Cool, sounds like somewhere I’d go, if it wasn’t too crowded. The old Pontiac Cafe was located in a sweet spot, just north of the park that gives Wicker Park its name. Their food wasn’t anything special, but sitting outside on a bright, sunny day was a pleasure. Glad to hear the new owners are only tweaking the restaurant.
The rumors were swirling for months about Wicker Park’s old Pontiac Cafe space (1531 N. Damen Ave.)—and the plans that Alexander, Paul Kahan and the rest of their cronies from The Publican, and Peter Garfield (Alexander’s Violet Hour partner) had for it—before last week’s revelation that it would be a still-unnamed taquería. (ETA: late October.) We finally got some details.
D: What was with all the rumors?
TA: My partner Peter and I were presented with the possibility of taking over the Pontiac a year and a half ago, but that was when we were working on The Publican. The farthest thing from my mind was to do another operation. Everyone thought we were being secretive, but there was no secret.
D: What ideas did you discuss for the space?
TA: The last thing we wanted to see was another sports bar come in to the neighborhood. Paul started talking about barbecue, and other ideas with a Mexican twist. Our first ideas centered around the music. We wanted old country from the fifties to the seventies, alt country, and the Bakersfield sound that originated in California in the fifties and sixties. We’re going have a turntable behind the bar, and the bartenders will play these albums.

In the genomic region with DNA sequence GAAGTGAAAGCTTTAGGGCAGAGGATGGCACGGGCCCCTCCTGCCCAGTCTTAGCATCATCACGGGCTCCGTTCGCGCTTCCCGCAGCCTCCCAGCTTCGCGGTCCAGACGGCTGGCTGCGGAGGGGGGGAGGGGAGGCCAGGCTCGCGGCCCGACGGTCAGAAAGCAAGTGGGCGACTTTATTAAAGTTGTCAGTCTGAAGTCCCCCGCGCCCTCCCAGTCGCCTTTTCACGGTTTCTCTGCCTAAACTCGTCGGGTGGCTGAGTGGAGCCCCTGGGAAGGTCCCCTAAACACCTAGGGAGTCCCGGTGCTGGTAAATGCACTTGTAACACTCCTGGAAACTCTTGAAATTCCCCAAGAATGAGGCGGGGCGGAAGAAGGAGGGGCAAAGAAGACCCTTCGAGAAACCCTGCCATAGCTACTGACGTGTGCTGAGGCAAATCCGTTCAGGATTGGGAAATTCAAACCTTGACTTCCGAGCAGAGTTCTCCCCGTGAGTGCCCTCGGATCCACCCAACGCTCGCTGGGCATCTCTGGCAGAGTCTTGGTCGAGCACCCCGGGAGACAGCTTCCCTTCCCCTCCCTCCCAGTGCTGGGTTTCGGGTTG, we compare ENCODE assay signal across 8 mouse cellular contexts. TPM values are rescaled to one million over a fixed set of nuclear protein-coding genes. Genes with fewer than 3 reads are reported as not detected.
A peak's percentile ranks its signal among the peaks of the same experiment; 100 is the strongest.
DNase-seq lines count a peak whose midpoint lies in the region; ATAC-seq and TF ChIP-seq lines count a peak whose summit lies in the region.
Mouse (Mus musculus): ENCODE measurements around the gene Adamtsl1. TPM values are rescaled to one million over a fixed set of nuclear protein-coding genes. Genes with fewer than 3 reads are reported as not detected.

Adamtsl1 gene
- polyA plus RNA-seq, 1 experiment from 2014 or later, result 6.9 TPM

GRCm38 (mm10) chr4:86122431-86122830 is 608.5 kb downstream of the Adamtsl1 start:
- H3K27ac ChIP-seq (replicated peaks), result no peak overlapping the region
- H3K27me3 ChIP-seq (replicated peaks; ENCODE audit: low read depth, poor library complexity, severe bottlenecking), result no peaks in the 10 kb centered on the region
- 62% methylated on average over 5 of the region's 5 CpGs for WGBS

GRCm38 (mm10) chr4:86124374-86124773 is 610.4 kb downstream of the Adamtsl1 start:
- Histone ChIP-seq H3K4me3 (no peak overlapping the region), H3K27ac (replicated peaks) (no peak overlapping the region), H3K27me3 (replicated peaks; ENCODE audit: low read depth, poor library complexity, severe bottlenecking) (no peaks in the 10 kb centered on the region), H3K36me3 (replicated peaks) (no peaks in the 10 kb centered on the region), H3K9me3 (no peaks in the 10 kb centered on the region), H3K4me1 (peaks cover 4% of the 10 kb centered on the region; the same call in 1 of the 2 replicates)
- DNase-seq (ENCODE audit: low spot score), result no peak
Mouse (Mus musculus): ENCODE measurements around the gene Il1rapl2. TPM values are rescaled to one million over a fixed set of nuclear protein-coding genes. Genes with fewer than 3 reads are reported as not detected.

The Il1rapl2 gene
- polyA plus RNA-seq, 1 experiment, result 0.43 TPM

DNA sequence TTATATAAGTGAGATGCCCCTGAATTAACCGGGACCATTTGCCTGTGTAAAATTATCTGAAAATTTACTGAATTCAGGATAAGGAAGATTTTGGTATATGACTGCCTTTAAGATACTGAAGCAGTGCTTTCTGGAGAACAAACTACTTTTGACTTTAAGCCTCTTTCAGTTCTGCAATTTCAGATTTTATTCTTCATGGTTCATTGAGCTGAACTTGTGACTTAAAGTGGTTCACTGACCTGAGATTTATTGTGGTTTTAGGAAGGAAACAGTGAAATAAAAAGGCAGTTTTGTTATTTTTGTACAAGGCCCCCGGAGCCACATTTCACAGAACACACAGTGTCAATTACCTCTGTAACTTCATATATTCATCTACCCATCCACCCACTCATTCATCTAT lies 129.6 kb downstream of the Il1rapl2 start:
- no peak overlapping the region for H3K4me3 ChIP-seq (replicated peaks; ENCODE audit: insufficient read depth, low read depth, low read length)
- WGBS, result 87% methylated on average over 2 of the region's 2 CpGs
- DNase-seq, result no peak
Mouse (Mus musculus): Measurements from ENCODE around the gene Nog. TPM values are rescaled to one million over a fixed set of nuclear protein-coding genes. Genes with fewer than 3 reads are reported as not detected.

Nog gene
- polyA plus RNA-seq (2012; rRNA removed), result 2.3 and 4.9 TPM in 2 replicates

D: So is it a restaurant or a bar?
TA: It’s a bar next to a little tiny taquería. Seven or eight items. We don’t want the neighborhood to think a restaurant is going in here. Think of Dairy Queen. The way those windows slide open. That’s the way the kitchen will be. So if you want a taco, you walk up to the kitchen window and order it.
D: And the booze?
TA: There will be about 50 obscure whiskeys. About 40 tequilas that a lot of people don’t know about. We’re not going to do the in-depth cocktails that we do at the Violet Hour, but they are going to be amazing. The beers are predominantly from Texas and California, Mexico, and some from Chicago, of course. And we will be one of the least expensive bars—trying to do a $1 draught and a $3 glass of whiskey.
[Click to continue reading This Old Pontiac Is No Clunker – Dish – September 2009 – Chicago]
Actually sounds like an Austin, Texas bar, circa 1979, before Austin boomed into tech central, and the Armadillo World Headquarters turned into an office park. I like that Bakersfield sound, actually, and the Outlaw Country era of Willie Nelson, Kris Kristofferson, Johnny Cash and pals, plus any bar that plays Uncle Tupelo on a regular basis will be ok with me.
Hope it succeeds well enough to stay in business, but not so well that I can’t find a table when I want one.